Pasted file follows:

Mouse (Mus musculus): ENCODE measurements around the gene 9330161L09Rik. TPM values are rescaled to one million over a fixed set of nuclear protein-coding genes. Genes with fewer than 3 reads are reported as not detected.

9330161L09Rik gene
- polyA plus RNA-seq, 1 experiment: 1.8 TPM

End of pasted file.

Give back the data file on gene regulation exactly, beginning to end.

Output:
Mouse (Mus musculus): ENCODE measurements around the gene 9330161L09Rik. TPM values are rescaled to one million over a fixed set of nuclear protein-coding genes. Genes with fewer than 3 reads are reported as not detected.

9330161L09Rik gene
- polyA plus RNA-seq, 1 experiment: 1.8 TPM